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Forums » People: Hiring, Partnering, Mentoring

Using a percentage of sales as compensation.

    • 1 posts
    December 12, 2013 3:41 PM EST

    Forgive for being a bit lengthy, I am a new member to the site and this question has been nagging at me for the last few weeks.

     

    I was looking into setting up a small liquor store in Texas.  Ultimately, my objective is to hire a competent manager and clerk, and then incentivize them to operate as well as possible so my involvement with the business is not necessary, and I can just get a check sent to me every week.  The only way I believe I could incentivize and motivate my employees to operate, expand and grow my business for me, without me constantly looking over their shoulders and actively managing the establishment, is to give them a cut of profits and possibly equity.


    For example, instead of paying the manager $x/hourly rate, plus benefits, and ACA health care etc., the manager would receive 40% of the profits from the store, and 1% of the equity as a bonus for growth (up to a 9% cap).  This would be his/her entire compensation package.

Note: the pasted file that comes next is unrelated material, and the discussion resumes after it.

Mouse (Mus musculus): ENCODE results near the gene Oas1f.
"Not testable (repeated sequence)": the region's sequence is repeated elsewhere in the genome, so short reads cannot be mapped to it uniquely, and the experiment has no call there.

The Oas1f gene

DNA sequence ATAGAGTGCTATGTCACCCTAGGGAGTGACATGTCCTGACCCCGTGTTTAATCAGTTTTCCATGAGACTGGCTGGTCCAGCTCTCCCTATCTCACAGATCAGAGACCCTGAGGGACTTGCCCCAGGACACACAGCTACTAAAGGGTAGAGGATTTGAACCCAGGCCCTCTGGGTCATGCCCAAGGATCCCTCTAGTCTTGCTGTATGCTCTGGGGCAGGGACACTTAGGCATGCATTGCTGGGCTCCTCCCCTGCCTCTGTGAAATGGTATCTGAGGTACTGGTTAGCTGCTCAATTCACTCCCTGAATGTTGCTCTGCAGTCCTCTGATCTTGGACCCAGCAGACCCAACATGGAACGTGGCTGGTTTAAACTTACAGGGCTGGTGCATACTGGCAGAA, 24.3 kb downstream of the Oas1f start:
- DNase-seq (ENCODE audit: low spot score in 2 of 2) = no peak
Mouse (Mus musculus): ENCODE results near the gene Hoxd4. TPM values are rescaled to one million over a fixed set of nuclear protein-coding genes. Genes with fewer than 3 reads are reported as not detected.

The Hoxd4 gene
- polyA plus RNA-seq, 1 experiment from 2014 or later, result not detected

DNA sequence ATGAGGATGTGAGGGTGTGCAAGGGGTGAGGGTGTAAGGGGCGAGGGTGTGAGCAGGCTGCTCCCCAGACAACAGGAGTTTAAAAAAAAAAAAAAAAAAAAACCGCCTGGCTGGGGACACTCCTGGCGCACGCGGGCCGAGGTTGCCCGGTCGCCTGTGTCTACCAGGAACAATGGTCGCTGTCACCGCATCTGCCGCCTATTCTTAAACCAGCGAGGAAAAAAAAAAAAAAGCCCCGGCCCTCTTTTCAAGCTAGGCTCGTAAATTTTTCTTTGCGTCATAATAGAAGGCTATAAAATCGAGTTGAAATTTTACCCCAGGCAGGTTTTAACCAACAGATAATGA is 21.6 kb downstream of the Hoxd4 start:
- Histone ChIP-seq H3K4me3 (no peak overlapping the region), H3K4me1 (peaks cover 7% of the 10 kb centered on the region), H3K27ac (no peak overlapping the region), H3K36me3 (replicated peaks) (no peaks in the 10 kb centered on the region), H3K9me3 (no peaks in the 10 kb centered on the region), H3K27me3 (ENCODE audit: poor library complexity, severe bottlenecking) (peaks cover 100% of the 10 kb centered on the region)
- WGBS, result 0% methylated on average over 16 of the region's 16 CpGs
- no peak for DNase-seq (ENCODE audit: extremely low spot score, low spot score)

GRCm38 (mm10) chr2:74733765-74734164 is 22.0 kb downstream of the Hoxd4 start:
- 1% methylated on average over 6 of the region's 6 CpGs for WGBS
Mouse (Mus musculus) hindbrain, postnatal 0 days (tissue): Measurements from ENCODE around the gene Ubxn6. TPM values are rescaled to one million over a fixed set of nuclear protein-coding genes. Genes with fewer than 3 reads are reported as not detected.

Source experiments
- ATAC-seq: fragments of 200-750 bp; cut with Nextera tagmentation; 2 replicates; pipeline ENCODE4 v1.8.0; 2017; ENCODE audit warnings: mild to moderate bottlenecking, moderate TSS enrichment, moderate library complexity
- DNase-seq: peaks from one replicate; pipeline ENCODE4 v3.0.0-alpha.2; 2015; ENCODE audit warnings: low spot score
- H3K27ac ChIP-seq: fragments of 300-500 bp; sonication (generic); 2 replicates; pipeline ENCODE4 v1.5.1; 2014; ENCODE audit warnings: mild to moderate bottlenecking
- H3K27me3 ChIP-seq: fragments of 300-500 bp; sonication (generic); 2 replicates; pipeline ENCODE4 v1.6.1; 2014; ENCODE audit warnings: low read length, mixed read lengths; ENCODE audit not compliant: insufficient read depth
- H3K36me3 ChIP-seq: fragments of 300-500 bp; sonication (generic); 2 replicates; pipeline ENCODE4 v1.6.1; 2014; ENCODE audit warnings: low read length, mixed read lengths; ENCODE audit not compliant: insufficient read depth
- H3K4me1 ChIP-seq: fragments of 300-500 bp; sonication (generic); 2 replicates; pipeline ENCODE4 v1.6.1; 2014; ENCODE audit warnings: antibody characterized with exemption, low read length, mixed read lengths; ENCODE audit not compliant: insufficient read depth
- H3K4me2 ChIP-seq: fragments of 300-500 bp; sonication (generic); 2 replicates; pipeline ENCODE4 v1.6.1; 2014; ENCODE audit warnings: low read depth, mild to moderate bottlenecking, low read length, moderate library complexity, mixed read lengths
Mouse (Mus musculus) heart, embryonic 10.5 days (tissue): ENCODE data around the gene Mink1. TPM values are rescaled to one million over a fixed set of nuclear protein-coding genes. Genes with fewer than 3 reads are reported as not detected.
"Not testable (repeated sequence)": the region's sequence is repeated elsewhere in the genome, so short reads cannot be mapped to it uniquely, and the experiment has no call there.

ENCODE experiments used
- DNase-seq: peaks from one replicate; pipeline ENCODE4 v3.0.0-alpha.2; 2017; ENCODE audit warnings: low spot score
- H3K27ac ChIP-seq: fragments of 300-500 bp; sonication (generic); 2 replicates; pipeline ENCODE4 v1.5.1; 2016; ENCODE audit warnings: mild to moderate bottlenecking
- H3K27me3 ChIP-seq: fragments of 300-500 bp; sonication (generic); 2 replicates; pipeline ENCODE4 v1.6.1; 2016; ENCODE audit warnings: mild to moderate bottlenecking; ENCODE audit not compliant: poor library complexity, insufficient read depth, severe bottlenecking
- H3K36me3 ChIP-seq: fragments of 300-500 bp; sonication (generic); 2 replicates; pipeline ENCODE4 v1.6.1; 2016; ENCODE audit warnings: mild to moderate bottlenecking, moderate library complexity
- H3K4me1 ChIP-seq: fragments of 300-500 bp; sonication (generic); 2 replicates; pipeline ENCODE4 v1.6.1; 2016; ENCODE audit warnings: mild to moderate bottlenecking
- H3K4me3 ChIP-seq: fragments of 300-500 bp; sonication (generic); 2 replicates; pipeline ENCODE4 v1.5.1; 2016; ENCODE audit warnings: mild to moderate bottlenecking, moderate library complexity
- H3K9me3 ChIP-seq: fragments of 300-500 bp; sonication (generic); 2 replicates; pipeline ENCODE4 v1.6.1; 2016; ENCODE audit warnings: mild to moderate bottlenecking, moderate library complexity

So my question is, is it legal to have it setup like that?

     

    My thinking: As long as I give equity, the manager becomes a partner right? And therefore, is an owner just like me, so I would assume I wouldn't have to pay for healthcare costs and what not.  Perhaps most importantly, the manager is heavily incentivized to expand the business and grow sales.  The only shortcoming I could think of with this plan is that the manager sees the money that I am making and decides to set up shop himself in the same market, but I'm sure I can stop that sort of thing in a contract the manager would have to sign before agreeing to any compensation.

     

     

    For the record: I am not trying to screw over my employee.  If anything, this setup creates the possibility for my employee to grow the business into a multi million dollar enterprise which in turn would give my employee the same percentage of profits of a much larger enterprise.  Social mobility in the United States is in short supply and this setup provides one more true opportunity for somebody to "make it" if they are smart enough.